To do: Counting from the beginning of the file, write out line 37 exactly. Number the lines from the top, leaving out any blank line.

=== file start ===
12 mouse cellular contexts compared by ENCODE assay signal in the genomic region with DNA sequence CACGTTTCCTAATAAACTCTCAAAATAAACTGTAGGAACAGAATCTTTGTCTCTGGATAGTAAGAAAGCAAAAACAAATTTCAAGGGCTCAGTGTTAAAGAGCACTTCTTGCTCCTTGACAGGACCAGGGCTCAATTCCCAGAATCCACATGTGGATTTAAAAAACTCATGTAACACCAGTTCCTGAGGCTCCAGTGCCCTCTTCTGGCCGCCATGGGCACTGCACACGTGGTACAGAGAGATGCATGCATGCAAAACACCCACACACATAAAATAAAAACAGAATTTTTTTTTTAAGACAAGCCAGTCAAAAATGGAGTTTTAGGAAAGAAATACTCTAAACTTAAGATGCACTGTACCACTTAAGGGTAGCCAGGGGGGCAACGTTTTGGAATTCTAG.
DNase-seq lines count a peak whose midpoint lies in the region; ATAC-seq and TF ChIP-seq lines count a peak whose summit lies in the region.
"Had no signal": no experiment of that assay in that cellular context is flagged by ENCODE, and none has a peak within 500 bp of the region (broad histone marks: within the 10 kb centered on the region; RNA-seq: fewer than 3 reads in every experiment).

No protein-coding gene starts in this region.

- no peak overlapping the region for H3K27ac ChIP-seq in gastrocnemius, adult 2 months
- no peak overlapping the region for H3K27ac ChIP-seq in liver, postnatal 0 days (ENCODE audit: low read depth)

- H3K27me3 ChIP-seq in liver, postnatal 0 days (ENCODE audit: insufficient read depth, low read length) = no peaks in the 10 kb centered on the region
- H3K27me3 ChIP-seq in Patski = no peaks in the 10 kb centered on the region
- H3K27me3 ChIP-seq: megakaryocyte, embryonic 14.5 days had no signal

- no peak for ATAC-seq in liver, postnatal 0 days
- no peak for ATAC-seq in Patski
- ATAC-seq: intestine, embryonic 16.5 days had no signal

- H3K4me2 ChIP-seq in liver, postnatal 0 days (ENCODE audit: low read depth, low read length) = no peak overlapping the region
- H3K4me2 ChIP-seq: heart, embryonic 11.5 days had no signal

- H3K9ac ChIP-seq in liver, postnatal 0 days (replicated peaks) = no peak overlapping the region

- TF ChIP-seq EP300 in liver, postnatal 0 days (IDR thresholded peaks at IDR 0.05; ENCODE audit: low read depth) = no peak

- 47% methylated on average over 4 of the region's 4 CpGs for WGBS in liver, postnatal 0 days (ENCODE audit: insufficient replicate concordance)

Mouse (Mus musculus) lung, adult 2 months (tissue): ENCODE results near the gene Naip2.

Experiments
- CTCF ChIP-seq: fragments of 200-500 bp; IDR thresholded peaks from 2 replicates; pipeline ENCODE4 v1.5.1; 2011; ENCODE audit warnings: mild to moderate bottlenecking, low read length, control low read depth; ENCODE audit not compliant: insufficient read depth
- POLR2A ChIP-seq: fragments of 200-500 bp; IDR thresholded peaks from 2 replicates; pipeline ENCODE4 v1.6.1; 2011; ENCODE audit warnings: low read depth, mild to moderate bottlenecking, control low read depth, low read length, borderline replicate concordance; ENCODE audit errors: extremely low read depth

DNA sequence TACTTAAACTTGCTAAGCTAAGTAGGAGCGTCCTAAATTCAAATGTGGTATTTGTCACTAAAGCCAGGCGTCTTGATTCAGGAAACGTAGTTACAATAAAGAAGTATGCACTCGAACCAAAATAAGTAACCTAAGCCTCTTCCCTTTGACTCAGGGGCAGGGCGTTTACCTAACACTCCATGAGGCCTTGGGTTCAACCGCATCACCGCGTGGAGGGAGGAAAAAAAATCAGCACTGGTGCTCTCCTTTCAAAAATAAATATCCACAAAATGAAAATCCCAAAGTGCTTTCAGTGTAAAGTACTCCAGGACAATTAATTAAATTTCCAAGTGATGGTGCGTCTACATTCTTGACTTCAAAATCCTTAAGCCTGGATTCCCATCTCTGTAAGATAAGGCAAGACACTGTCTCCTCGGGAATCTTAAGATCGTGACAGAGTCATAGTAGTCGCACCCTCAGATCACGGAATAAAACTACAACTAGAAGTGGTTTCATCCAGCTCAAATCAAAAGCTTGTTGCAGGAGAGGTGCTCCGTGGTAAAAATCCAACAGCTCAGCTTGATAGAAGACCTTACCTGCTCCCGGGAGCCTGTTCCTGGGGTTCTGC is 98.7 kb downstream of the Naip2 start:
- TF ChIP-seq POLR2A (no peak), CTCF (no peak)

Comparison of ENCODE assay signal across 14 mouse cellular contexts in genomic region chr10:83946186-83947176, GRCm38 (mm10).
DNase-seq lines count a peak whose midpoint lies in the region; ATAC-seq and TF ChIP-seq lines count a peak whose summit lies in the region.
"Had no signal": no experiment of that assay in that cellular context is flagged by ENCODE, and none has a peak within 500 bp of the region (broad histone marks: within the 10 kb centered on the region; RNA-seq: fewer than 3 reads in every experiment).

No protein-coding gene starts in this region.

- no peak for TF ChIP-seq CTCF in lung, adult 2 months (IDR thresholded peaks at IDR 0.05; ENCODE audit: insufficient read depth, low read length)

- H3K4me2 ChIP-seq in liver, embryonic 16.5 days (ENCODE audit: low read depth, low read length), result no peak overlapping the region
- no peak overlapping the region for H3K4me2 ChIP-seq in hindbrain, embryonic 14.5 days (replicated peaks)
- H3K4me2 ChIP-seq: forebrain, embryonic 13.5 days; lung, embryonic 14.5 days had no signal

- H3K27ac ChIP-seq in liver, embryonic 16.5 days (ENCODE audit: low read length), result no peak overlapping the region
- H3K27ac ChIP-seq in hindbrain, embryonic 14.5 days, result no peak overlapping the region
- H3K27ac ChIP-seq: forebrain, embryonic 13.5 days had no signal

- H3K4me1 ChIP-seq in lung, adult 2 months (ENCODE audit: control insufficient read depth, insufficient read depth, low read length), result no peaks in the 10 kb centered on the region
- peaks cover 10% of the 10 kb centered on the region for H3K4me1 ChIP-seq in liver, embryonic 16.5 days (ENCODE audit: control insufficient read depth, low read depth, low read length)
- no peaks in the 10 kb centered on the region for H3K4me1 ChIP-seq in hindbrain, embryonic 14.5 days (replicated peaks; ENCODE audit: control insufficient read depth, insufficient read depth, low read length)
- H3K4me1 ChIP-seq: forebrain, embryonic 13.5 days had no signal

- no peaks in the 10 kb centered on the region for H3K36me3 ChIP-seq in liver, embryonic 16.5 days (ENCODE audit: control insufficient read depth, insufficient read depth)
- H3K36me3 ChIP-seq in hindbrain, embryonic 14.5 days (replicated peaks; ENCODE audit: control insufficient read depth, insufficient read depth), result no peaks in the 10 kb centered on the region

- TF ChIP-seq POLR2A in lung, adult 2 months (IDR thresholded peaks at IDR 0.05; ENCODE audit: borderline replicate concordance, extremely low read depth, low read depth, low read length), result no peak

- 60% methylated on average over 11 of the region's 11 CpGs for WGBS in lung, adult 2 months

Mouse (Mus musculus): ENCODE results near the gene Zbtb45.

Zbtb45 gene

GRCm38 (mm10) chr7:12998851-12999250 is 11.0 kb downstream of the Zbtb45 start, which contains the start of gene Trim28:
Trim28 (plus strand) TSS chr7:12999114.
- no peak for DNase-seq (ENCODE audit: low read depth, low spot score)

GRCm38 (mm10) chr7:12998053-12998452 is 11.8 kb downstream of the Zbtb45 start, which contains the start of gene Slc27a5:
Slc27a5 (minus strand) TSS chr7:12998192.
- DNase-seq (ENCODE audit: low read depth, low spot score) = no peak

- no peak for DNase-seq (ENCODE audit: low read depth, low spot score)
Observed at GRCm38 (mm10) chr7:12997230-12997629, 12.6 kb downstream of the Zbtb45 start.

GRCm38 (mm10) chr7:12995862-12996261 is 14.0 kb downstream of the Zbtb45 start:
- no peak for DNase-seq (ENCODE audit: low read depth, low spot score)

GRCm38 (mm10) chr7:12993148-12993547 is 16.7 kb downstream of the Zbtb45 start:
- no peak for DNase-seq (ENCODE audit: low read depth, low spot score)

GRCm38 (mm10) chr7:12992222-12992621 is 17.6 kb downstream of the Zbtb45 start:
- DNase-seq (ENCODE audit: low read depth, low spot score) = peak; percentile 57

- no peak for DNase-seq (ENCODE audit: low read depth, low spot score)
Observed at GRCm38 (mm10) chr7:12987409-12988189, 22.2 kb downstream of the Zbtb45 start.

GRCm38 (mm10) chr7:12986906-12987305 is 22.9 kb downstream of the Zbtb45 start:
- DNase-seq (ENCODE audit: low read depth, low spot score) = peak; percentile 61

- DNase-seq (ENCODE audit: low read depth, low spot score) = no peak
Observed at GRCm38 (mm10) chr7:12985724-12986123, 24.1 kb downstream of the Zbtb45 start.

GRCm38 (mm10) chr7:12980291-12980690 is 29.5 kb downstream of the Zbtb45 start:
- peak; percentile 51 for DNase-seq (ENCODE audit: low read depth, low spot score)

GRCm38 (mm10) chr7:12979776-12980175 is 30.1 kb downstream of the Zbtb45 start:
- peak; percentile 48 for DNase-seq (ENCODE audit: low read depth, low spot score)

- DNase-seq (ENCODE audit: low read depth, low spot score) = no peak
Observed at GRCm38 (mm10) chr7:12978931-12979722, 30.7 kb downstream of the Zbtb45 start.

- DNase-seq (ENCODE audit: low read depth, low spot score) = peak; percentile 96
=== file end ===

- no peaks in the 10 kb centered on the region for H3K4me1 ChIP-seq in hindbrain, embryonic 14.5 days (replicated peaks; ENCODE audit: control insufficient read depth, insufficient read depth, low read length)